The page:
Court makes ruling on pandemic coverage

Canadian insurer appealed court's initial decision

Court makes ruling on pandemic coverage

Northbridge General Insurance Corporation has been ordered to pay $350,000 in coverage for the losses a daycare business suffered due to the pandemic lockdown restrictions.

The Ontario Court of Appeal dismissed Northbridge’s appeal following its decision in the case 202135 Ontario Inc. v. Northbridge General Insurance Corporation, 2022 ONCA 304. The court had ruled that the “limit of liability for the coverage extension” is “unambiguous when read in the context of the indemnity agreement and the policy as a whole,” and it applied to each of the daycare locations.

During the case, the court heard that the respondents operate seven daycare centres called Helping Hands, which were “insured through a Business Choice Policy” with Northbridge. Said policy would provide coverage from February 2020 to February 2021, and “included a special endorsement to cover business losses arising from a pandemic,” court documents said.

During the onset of the COVID-19 pandemic, the seven locations were closed from March to June 2020, court documents noted. It was then that the respondents made a “claim for business losses under the pandemic coverage provision,” seeking $50,000 for each of the seven locations, for a total of $350,000.

Northbridge had contested that the “limit of liability was $50,000 in aggregate for all insured locations.” This led the respondents to launch a court application for a proper interpretation of the limit of liability clause.

While the Ontario Superior Court of Justice noted that the business loss part of the original policy did not include coverage in the event of a pandemic, it did find that the coverage was added through a special endorsement called the A.D.C.O. Program Endorsement. As part of an extension of coverage for outbreak and negative publicity, the endorsement added coverage for a “‘pandemic outbreak’ declared by Civil Authority or ‘public health authority,’” the court said.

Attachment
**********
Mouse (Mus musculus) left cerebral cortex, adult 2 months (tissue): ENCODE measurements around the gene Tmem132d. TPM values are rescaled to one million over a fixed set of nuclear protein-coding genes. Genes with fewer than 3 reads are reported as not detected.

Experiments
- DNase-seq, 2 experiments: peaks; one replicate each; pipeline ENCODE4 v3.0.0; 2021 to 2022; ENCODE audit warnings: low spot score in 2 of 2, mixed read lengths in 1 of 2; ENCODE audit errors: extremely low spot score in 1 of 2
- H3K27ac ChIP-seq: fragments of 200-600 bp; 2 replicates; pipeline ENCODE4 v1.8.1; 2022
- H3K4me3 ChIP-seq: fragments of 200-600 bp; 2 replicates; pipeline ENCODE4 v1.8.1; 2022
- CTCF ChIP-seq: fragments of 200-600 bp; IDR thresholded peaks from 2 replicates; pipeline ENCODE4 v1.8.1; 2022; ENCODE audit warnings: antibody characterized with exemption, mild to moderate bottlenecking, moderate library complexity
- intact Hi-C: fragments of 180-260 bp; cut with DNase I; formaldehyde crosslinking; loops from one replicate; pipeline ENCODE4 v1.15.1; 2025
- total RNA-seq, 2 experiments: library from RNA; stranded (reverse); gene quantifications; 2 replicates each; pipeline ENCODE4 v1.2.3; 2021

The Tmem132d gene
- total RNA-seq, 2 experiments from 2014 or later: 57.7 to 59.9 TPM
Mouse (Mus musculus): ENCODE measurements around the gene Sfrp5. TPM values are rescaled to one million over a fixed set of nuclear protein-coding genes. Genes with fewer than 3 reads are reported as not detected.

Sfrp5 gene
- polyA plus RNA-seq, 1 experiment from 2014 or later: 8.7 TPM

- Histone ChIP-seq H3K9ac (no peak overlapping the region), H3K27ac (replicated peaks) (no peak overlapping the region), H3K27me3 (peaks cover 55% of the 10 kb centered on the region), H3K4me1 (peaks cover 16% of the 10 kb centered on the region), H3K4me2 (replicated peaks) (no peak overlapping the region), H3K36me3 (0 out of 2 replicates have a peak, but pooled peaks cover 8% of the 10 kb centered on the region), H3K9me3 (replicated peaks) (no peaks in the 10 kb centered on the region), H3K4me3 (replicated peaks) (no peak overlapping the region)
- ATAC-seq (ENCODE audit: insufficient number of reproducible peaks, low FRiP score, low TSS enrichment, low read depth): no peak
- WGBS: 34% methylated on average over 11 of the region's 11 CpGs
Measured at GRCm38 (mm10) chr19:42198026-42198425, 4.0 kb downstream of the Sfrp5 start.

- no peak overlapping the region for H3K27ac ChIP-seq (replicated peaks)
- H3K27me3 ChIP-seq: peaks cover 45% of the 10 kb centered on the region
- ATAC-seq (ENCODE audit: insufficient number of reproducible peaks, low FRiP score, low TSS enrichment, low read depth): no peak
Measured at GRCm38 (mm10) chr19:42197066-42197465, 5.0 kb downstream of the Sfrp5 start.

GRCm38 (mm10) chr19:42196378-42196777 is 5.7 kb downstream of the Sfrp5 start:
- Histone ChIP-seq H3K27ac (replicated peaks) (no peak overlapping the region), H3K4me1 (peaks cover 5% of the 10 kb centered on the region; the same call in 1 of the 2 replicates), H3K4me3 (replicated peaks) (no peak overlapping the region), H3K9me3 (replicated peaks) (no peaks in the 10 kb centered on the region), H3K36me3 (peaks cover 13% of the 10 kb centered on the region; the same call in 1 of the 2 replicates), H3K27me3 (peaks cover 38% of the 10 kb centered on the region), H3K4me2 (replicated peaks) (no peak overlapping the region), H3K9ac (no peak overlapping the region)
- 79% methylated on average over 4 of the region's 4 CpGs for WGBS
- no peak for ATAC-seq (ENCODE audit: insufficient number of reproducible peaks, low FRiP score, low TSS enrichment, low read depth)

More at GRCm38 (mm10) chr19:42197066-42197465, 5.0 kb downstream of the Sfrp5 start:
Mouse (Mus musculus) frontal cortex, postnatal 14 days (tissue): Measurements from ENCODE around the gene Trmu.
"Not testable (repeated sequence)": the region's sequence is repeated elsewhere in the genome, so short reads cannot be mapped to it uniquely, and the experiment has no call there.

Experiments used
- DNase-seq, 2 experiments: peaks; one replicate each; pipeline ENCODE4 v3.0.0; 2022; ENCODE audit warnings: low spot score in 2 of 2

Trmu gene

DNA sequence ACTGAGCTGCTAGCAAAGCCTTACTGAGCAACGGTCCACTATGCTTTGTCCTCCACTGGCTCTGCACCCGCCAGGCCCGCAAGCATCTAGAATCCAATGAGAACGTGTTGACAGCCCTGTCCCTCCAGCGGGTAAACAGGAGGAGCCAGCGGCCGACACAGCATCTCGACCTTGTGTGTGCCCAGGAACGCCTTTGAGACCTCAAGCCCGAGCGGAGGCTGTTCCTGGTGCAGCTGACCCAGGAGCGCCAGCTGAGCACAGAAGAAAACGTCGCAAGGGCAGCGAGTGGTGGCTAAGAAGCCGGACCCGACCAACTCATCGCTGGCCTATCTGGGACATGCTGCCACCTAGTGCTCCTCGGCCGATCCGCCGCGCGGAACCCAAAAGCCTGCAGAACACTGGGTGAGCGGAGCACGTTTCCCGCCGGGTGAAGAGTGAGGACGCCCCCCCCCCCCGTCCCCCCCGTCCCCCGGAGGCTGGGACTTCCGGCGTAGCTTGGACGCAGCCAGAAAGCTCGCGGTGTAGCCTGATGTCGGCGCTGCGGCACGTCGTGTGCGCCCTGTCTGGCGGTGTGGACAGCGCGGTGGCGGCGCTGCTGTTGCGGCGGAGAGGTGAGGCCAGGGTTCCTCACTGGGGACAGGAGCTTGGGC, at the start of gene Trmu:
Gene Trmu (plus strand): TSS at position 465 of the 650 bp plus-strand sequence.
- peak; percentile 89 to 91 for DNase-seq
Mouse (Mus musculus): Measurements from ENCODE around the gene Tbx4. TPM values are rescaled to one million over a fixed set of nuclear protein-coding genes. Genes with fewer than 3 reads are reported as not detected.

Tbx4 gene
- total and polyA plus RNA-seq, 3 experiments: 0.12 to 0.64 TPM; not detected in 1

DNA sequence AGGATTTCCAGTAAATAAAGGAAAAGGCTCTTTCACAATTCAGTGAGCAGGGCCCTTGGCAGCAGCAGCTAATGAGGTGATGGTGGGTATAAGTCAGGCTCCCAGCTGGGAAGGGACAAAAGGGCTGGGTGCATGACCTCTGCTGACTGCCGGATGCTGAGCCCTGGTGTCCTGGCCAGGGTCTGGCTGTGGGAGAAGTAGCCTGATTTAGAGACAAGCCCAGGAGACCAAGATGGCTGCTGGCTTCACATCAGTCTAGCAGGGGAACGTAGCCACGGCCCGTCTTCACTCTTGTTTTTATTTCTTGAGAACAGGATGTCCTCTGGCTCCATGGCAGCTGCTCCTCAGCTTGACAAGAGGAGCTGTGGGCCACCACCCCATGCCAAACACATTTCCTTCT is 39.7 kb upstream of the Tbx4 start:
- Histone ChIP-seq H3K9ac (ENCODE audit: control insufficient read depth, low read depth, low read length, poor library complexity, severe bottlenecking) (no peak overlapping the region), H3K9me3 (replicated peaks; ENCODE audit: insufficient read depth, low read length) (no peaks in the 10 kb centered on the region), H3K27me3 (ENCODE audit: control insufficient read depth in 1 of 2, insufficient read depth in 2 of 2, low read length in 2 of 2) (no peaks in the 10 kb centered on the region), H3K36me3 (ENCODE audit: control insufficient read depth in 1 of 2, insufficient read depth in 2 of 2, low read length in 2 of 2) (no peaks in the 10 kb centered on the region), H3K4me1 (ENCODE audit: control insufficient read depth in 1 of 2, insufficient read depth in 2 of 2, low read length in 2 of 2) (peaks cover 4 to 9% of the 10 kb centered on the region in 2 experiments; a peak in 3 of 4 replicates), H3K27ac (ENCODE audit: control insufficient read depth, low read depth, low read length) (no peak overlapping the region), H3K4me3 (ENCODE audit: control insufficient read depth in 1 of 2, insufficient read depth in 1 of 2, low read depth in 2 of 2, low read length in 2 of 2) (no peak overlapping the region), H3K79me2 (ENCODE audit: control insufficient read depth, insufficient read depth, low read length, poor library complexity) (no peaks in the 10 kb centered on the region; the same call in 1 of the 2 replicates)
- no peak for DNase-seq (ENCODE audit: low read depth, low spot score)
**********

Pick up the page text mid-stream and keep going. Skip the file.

Justice Susan Vella said that limit of the liability clause under the extended coverage is “ambiguous,” and that it could apply either to each location separately or for all the locations. She ultimately concluded that the $50,000 limit applied to each location.

Northbridge appealed the case, saying that Justice Vella “erred in law by finding that the limit of liability clause is ambiguous and by resolving that ambiguity in favour of the respondents,” court documents said. The insurer also contested that “the limit of liability clause is clear and unambiguous when read on its own, and that it means that the total maximum coverage is $50,000 per policy period in aggregate for all seven locations.”

In a decision released April 19, Justice Kathryn Feldman of the Ontario Court of Appeal ruled that the internal wording of the limit of liability clause is unambiguous, The Lawyer’s Daily reported. She said that when “looking only at the words of the limit of liability clause itself, the maximum amount is stated to be ‘or as otherwise indicated on the ‘schedule’.” The policy had seven separate schedules, one for each risk location, and the reference to the schedule on the policy endorsement would mean counting each of the seven schedules, the judge ruled.

Feldman also turned down Northbridge’s interpretation that the definition “defines the singular to include the plural, that they are therefore interchangeable.”

“The definition merely explains that one looks to the schedule to find the scheduled risk location or locations, whichever may be applicable,” explained Feldman. “It does not mean that the singular and plural forms of ‘scheduled risk location’ are to be interpreted interchangeably when used in the policy and related endorsements.”

Read more: Calgary Flames sues six insurers for $125 million over pandemic damages

In March, another lawsuit was filed against Northbridge Insurance – with companies Westport Insurance, RSA, Aviva, and Can-Sure Underwriting also named as defendants. The plaintiff was none other than the professional ice hockey team Calgary Flames, which had filed a $125 million lawsuit claiming that the defendants had denied its business loss claims related to the pandemic.

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